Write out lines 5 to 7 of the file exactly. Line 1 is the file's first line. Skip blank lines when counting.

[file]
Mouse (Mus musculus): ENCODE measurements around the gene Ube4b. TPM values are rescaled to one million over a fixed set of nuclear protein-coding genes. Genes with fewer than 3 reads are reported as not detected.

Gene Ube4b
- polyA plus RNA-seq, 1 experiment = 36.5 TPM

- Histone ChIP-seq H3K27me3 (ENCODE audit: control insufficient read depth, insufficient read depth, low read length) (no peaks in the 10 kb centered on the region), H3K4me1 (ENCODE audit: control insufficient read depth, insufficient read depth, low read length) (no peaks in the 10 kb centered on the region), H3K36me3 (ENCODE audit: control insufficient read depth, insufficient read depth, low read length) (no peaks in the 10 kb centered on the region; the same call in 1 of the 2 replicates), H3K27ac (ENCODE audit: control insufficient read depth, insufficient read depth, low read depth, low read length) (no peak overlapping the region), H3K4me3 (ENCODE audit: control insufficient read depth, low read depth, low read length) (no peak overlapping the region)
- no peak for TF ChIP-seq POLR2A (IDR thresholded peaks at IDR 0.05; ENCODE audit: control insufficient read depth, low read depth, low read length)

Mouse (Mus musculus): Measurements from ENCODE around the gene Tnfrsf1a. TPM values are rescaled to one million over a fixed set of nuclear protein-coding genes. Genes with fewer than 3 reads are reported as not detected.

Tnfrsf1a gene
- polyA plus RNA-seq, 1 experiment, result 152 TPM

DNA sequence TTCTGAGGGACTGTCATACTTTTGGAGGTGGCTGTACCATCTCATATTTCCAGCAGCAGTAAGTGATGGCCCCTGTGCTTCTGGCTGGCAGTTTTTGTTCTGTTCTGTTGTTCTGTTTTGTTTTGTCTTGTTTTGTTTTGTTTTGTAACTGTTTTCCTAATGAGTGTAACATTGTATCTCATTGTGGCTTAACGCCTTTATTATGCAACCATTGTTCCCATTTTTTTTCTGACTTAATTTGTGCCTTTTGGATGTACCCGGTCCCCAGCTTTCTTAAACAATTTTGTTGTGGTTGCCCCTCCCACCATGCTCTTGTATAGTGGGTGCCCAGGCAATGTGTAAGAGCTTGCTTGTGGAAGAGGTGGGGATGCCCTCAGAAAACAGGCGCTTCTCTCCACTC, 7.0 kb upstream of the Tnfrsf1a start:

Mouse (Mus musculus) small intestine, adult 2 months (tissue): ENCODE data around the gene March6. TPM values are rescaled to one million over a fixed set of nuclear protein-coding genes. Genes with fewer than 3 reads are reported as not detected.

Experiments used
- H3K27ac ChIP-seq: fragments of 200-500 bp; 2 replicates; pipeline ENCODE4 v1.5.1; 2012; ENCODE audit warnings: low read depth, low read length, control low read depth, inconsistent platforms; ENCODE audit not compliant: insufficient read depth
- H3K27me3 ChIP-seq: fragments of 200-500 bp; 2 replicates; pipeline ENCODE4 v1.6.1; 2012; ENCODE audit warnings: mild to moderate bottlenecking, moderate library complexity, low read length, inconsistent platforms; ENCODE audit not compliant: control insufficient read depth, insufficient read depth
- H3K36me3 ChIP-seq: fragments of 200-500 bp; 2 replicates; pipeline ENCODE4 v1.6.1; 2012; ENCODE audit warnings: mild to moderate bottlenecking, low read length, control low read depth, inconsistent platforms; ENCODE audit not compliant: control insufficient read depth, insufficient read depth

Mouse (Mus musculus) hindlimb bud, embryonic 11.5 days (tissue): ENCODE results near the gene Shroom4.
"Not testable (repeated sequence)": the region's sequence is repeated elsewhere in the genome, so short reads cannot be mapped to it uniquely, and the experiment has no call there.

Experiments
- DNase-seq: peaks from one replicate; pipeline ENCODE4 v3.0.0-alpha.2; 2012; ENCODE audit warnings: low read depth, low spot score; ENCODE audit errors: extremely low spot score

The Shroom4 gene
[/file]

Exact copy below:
- no peak for TF ChIP-seq POLR2A (IDR thresholded peaks at IDR 0.05; ENCODE audit: control insufficient read depth, low read depth, low read length)

Mouse (Mus musculus): Measurements from ENCODE around the gene Tnfrsf1a. TPM values are rescaled to one million over a fixed set of nuclear protein-coding genes. Genes with fewer than 3 reads are reported as not detected.

Tnfrsf1a gene